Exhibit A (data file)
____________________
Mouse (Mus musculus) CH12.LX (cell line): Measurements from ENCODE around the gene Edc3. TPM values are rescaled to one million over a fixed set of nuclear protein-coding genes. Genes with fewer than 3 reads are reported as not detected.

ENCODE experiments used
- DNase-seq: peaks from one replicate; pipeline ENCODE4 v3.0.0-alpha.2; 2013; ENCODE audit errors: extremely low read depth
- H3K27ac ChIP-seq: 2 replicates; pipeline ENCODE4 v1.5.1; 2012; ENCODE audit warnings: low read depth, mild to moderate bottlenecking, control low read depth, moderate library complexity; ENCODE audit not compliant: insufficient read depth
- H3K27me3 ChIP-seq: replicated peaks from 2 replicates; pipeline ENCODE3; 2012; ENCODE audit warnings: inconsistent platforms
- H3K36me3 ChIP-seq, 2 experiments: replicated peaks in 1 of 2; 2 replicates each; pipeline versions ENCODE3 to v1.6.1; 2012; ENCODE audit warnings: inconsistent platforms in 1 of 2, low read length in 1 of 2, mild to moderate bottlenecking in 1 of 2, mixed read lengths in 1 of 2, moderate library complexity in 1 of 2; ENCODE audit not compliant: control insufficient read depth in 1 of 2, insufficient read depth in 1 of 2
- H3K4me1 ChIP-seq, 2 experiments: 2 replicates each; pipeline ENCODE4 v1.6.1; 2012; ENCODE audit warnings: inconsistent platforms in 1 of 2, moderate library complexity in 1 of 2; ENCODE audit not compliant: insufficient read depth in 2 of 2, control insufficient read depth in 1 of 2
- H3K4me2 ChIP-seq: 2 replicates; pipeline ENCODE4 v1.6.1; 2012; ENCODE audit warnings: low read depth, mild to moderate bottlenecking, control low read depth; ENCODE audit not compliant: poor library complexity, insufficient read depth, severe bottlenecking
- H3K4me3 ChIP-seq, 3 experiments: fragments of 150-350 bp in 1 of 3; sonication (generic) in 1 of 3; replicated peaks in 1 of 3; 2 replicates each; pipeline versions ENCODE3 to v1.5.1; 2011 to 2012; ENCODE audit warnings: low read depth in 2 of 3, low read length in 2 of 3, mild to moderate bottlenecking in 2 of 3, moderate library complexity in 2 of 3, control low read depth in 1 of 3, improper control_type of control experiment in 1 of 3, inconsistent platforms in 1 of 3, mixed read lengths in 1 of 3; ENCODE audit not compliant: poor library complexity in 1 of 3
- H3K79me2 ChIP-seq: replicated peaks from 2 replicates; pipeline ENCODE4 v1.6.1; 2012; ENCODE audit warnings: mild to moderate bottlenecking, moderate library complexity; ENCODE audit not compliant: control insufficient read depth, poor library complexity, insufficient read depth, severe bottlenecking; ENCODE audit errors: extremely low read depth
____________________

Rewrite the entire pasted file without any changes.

Mouse (Mus musculus) CH12.LX (cell line): Measurements from ENCODE around the gene Edc3. TPM values are rescaled to one million over a fixed set of nuclear protein-coding genes. Genes with fewer than 3 reads are reported as not detected.

ENCODE experiments used
- DNase-seq: peaks from one replicate; pipeline ENCODE4 v3.0.0-alpha.2; 2013; ENCODE audit errors: extremely low read depth
- H3K27ac ChIP-seq: 2 replicates; pipeline ENCODE4 v1.5.1; 2012; ENCODE audit warnings: low read depth, mild to moderate bottlenecking, control low read depth, moderate library complexity; ENCODE audit not compliant: insufficient read depth
- H3K27me3 ChIP-seq: replicated peaks from 2 replicates; pipeline ENCODE3; 2012; ENCODE audit warnings: inconsistent platforms
- H3K36me3 ChIP-seq, 2 experiments: replicated peaks in 1 of 2; 2 replicates each; pipeline versions ENCODE3 to v1.6.1; 2012; ENCODE audit warnings: inconsistent platforms in 1 of 2, low read length in 1 of 2, mild to moderate bottlenecking in 1 of 2, mixed read lengths in 1 of 2, moderate library complexity in 1 of 2; ENCODE audit not compliant: control insufficient read depth in 1 of 2, insufficient read depth in 1 of 2
- H3K4me1 ChIP-seq, 2 experiments: 2 replicates each; pipeline ENCODE4 v1.6.1; 2012; ENCODE audit warnings: inconsistent platforms in 1 of 2, moderate library complexity in 1 of 2; ENCODE audit not compliant: insufficient read depth in 2 of 2, control insufficient read depth in 1 of 2
- H3K4me2 ChIP-seq: 2 replicates; pipeline ENCODE4 v1.6.1; 2012; ENCODE audit warnings: low read depth, mild to moderate bottlenecking, control low read depth; ENCODE audit not compliant: poor library complexity, insufficient read depth, severe bottlenecking
- H3K4me3 ChIP-seq, 3 experiments: fragments of 150-350 bp in 1 of 3; sonication (generic) in 1 of 3; replicated peaks in 1 of 3; 2 replicates each; pipeline versions ENCODE3 to v1.5.1; 2011 to 2012; ENCODE audit warnings: low read depth in 2 of 3, low read length in 2 of 3, mild to moderate bottlenecking in 2 of 3, moderate library complexity in 2 of 3, control low read depth in 1 of 3, improper control_type of control experiment in 1 of 3, inconsistent platforms in 1 of 3, mixed read lengths in 1 of 3; ENCODE audit not compliant: poor library complexity in 1 of 3
- H3K79me2 ChIP-seq: replicated peaks from 2 replicates; pipeline ENCODE4 v1.6.1; 2012; ENCODE audit warnings: mild to moderate bottlenecking, moderate library complexity; ENCODE audit not compliant: control insufficient read depth, poor library complexity, insufficient read depth, severe bottlenecking; ENCODE audit errors: extremely low read depth